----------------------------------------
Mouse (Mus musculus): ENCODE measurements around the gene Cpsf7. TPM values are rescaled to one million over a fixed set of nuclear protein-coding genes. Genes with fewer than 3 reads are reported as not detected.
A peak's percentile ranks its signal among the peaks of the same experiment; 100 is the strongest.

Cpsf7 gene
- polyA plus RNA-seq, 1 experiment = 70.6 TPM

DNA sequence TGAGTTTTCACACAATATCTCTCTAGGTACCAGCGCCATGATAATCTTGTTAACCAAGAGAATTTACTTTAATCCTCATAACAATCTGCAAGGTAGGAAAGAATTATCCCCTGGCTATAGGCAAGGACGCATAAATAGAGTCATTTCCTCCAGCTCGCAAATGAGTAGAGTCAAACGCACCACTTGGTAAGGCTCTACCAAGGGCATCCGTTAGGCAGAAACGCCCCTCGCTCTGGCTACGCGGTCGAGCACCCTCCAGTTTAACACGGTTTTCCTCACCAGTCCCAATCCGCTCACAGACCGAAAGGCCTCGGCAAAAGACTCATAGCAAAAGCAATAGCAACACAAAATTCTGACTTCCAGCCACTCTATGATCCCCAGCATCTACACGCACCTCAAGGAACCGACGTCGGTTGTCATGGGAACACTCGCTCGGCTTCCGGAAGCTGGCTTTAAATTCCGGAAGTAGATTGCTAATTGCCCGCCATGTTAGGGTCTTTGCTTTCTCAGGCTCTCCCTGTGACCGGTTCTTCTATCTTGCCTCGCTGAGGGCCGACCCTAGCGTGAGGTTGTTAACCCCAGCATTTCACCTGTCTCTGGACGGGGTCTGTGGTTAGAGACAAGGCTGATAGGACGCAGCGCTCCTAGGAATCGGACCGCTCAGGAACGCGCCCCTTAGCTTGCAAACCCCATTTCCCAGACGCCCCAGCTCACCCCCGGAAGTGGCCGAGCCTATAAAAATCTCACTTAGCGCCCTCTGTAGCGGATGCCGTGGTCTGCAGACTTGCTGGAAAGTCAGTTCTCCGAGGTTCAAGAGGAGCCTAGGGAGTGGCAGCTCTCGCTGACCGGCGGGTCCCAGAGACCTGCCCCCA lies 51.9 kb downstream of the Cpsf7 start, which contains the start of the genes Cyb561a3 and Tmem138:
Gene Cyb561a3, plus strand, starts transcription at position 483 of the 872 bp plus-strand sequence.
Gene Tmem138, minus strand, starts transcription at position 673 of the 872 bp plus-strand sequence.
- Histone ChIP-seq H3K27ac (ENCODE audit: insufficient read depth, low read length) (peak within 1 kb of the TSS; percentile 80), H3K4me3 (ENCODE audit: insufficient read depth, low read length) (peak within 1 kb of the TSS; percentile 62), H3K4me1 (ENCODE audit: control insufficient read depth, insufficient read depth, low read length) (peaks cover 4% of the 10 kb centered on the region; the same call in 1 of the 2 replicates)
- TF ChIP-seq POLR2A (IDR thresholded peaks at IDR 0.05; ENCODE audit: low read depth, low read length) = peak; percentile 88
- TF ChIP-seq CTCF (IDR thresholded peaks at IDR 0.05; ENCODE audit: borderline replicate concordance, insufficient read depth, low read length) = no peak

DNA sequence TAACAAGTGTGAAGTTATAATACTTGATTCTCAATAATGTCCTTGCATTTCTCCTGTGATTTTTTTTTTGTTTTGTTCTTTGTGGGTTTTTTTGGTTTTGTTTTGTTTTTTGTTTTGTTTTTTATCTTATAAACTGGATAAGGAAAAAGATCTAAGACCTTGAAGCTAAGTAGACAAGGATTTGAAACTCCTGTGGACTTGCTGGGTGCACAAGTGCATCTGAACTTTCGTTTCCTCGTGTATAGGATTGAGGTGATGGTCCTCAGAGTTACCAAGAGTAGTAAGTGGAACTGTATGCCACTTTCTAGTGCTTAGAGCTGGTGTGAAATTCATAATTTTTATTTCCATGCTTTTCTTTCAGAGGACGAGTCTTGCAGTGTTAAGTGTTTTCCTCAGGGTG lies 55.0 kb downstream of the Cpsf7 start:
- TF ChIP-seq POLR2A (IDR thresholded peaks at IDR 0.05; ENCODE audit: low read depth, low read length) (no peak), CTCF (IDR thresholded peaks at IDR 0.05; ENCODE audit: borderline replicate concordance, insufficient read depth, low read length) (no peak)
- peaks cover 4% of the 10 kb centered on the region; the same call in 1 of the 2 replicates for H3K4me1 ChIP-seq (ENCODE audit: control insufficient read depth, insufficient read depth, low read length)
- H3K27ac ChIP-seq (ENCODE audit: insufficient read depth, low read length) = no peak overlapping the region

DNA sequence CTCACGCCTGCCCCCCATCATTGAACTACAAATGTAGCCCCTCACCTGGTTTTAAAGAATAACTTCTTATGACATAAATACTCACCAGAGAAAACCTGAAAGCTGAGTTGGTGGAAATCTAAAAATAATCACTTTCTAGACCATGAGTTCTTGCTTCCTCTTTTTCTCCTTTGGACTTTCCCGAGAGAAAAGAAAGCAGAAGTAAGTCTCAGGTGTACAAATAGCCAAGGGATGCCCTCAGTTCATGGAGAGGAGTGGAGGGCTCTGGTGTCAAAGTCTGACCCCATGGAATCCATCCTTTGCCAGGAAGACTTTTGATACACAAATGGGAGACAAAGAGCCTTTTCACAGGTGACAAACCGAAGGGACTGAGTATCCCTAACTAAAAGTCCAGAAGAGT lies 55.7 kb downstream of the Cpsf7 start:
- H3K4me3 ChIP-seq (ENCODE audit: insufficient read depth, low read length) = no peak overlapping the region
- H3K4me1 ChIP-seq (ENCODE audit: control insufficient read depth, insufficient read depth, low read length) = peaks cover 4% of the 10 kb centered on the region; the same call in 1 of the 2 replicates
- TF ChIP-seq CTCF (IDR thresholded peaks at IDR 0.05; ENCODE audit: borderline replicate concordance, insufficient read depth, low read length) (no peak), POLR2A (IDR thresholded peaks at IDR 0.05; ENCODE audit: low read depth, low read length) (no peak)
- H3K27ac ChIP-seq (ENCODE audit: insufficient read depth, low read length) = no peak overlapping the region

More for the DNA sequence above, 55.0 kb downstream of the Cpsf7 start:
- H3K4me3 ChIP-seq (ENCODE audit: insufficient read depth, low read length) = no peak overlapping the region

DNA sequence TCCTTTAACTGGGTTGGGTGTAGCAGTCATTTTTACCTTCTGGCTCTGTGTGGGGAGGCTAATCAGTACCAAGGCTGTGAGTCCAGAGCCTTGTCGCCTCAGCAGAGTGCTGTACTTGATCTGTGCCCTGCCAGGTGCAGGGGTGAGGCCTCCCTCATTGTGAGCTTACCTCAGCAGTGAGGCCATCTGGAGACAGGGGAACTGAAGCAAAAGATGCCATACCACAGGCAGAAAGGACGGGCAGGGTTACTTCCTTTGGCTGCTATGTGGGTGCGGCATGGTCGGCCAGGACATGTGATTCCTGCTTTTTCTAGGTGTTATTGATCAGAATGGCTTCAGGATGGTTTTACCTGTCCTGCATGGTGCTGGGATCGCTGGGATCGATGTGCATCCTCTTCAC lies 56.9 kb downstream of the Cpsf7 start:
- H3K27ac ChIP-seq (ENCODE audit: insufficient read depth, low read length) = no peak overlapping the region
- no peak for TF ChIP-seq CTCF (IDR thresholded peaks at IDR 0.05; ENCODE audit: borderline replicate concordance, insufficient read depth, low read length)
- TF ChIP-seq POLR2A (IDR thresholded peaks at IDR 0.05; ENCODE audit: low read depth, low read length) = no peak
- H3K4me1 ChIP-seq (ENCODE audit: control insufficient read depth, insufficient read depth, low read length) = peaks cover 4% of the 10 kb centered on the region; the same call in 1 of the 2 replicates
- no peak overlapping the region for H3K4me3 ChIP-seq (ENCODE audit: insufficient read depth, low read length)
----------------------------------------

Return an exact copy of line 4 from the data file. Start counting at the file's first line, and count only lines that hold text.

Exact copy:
- polyA plus RNA-seq, 1 experiment = 70.6 TPM